When Constance Chu graduated from West Point United States Military Academy in 1983, she was part of just the fourth class to include women cadets. After graduation, she quickly rose through the ranks, commanding a military intelligence unit and leading soldiers using advanced imaging technologies to determine enemy capabilities and predict longer-term foreign threats.
Today, as a professor of orthopaedic surgery at Stanford Medicine, she focuses on a different kind of imaging, conducting research that harnesses imaging technologies to find early warning signs of joint disease in young patients after anterior cruciate ligament injury (ACL) and to develop new treatments for joint pain and degeneration.
As a proud veteran and surgeon, Chu also directs the Joint Preservation Center and leads the Sports Medicine program at the Veterans Affairs Palo Alto Health Care System. As she continues to serve the military veteran population, Chu discusses how her experience in the army has informed her clinical practice and research.
What motivated you to study at West Point and why did you transition to a career in medicine?
I was very active and athletic as a child, and I loved being outdoors. It sounded interesting and exciting to be outside doing military training, learning about leadership and accepting the challenge of pursuing equal opportunities as one of the first women to attend West Point.
At West Point, we were trained to lead soldiers into combat. When it came time for us to select our branches, Army, Navy, Air Force, Marines or Coast Guard, I learned about the Combat Exclusion Policy, which excluded women from prime combat arms assignments. It has since been lifted, but at the time, I remember thinking that the glass ceiling in the military was thicker than I thought, and I started considering other opportunities that were equally open to women.
About a year after graduation, we tragically lost my father to cancer. My younger sister was a biology major at Harvard, and I became more of a mentor to her. When she was trying to decide between pursuing a PhD in biology or an MD/PhD, I went through the pros and cons with her. I remember saying to her, "With the MD, you can do anything -- you can do research; you can take care of patients; or you can move into administration. It looks like a versatile way to pursue your interests in biology and have a broader range of opportunities." I remember sitting there thinking that the MD sounds like a pretty good idea. I've always been motivated by service to mankind, and I basically convinced myself pursuing a medical degree was what I wanted to do as well.
We both ultimately took that path. After my sister graduated from college, she got her MD/PhD from Duke, and I got my MD from Harvard Medical School.
How did your military experience prepare you for a career in medicine?
At West Point, cadets learn situational awareness so they can quickly assess and determine what needs to be done first and communicate that to people under stressful situations. You also can't succeed in leading soldiers without certain skills: the ability to deal with stress in all different forms, whether it's sleep deprivation or other people's fears and anxieties; working with people from all walks of life; and having empathy. All of these skills helped me succeed in medical school, as a surgeon, and in developing and leading multi-disciplinary research teams.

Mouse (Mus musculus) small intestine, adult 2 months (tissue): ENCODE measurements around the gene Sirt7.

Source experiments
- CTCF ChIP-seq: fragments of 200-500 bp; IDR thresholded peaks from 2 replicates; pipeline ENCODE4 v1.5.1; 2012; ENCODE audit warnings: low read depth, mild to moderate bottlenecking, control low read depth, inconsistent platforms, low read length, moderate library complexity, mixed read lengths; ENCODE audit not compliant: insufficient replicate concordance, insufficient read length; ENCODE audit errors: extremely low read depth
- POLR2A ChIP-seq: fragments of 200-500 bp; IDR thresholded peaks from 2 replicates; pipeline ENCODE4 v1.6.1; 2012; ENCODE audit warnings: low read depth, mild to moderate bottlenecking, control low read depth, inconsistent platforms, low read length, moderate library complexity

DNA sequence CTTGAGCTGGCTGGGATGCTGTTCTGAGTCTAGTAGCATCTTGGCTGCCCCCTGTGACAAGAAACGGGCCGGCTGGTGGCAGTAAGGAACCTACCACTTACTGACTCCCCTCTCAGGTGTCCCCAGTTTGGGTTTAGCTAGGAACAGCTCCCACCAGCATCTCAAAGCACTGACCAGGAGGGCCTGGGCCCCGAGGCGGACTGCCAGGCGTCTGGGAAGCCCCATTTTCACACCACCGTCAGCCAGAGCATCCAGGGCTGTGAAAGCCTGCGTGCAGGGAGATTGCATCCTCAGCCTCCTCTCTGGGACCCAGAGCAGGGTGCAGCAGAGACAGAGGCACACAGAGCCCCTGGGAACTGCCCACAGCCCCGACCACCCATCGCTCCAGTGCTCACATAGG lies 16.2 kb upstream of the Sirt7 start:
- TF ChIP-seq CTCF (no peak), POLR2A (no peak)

My job as a physician-scientist has many parallels to what I did as an intelligence officer when I deployed new technologies to look for early warning signs of impending danger and to help develop intervention plans. In the military, the combat arms, which I was excluded from, would then implement those plans. The good part about also being a surgeon is that I can lead research and the execution of clinical decisions as well.
What ailments do you treat in a veteran population?
Veterans, particularly combat veterans, carry physical, mental and psychological injuries. Those who have served in the military often suffer from joint pain and tissue degeneration at younger ages and to a greater severity than the general population. Military work is hard on the body. During training maneuvers, I've carried more than half my body weight in equipment over rough terrain, under time pressure and with no sleep.
In combat, life-altering, horrendous injuries and loss of life are on the table. We all owe a great debt to those who put everything on the line to defend our freedoms. It's one of the motivating factors behind my desire to ease chronic pain and restore mobility among those who have served, and it drives me to seek out ways to rejuvenate and heal damaged joints.
How do you tailor your care or research to best support this group?
Whether it means spending my nights and weekends writing grants, setting up regenerative medicine programs for veterans, or creating opportunities for trainees and colleagues to advance veteran-focused work, I want to advance the care we provide to veterans. Our Sports Medicine program at the VA Palo Alto includes Stanford fellowship-trained physicians and surgeons who help conduct adaptive sports, shoulder and knee surgeries.
When I first came to Stanford Medicine, I thought, I'd really love to build something meaningful that integrates orthopaedic care with top-level research. I currently lead a Department of Defense Program Project based at Stanford Medicine, among other projects, which are multi-site, multi-investigator programs integrating bench to bedside research with clinical care. I've been working on getting these programs to the next level where we can bring some of the new treatments into the clinic.
I'm very proud to be a veteran, and I'm thankful I get to continue to be of service in my current work at Stanford and the VA Palo Alto.
Photo: Courtesy Constance Chu